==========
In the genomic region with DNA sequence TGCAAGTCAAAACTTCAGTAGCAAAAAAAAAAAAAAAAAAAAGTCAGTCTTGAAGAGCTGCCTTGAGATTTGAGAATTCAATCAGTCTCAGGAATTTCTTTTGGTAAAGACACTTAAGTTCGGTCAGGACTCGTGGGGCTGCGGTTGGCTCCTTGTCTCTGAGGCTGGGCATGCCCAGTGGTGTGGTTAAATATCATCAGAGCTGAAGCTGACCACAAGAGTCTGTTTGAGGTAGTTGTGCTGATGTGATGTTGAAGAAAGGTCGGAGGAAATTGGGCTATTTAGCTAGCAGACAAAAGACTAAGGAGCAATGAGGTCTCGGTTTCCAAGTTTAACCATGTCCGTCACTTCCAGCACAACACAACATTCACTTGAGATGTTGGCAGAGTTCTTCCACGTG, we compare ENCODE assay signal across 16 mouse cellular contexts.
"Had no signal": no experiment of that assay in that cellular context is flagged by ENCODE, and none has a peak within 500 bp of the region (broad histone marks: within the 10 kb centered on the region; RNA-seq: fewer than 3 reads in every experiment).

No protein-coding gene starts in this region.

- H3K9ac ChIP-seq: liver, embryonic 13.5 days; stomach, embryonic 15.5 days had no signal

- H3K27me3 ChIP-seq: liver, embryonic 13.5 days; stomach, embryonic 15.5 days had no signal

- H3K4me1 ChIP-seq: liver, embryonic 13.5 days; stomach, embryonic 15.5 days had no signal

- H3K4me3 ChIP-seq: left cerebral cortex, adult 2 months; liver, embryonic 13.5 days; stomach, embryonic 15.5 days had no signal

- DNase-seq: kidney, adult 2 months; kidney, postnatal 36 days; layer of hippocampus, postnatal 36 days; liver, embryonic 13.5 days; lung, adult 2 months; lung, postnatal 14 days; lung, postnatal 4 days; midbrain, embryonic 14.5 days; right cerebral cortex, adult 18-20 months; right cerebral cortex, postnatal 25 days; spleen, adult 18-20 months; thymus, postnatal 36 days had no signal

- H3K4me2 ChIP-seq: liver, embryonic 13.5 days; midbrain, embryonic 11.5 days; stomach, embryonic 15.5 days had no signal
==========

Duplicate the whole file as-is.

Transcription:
In the genomic region with DNA sequence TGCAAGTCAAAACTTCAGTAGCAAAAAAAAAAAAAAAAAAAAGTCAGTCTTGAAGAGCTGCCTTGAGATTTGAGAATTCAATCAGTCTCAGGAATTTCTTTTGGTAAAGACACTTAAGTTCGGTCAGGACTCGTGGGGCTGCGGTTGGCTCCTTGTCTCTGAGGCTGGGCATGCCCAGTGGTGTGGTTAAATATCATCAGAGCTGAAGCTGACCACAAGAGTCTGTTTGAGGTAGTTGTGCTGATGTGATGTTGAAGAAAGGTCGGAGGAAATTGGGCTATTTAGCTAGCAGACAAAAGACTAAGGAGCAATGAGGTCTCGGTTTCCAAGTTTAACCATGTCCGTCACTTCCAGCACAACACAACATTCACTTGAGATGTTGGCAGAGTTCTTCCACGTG, we compare ENCODE assay signal across 16 mouse cellular contexts.
"Had no signal": no experiment of that assay in that cellular context is flagged by ENCODE, and none has a peak within 500 bp of the region (broad histone marks: within the 10 kb centered on the region; RNA-seq: fewer than 3 reads in every experiment).

No protein-coding gene starts in this region.

- H3K9ac ChIP-seq: liver, embryonic 13.5 days; stomach, embryonic 15.5 days had no signal

- H3K27me3 ChIP-seq: liver, embryonic 13.5 days; stomach, embryonic 15.5 days had no signal

- H3K4me1 ChIP-seq: liver, embryonic 13.5 days; stomach, embryonic 15.5 days had no signal

- H3K4me3 ChIP-seq: left cerebral cortex, adult 2 months; liver, embryonic 13.5 days; stomach, embryonic 15.5 days had no signal

- DNase-seq: kidney, adult 2 months; kidney, postnatal 36 days; layer of hippocampus, postnatal 36 days; liver, embryonic 13.5 days; lung, adult 2 months; lung, postnatal 14 days; lung, postnatal 4 days; midbrain, embryonic 14.5 days; right cerebral cortex, adult 18-20 months; right cerebral cortex, postnatal 25 days; spleen, adult 18-20 months; thymus, postnatal 36 days had no signal

- H3K4me2 ChIP-seq: liver, embryonic 13.5 days; midbrain, embryonic 11.5 days; stomach, embryonic 15.5 days had no signal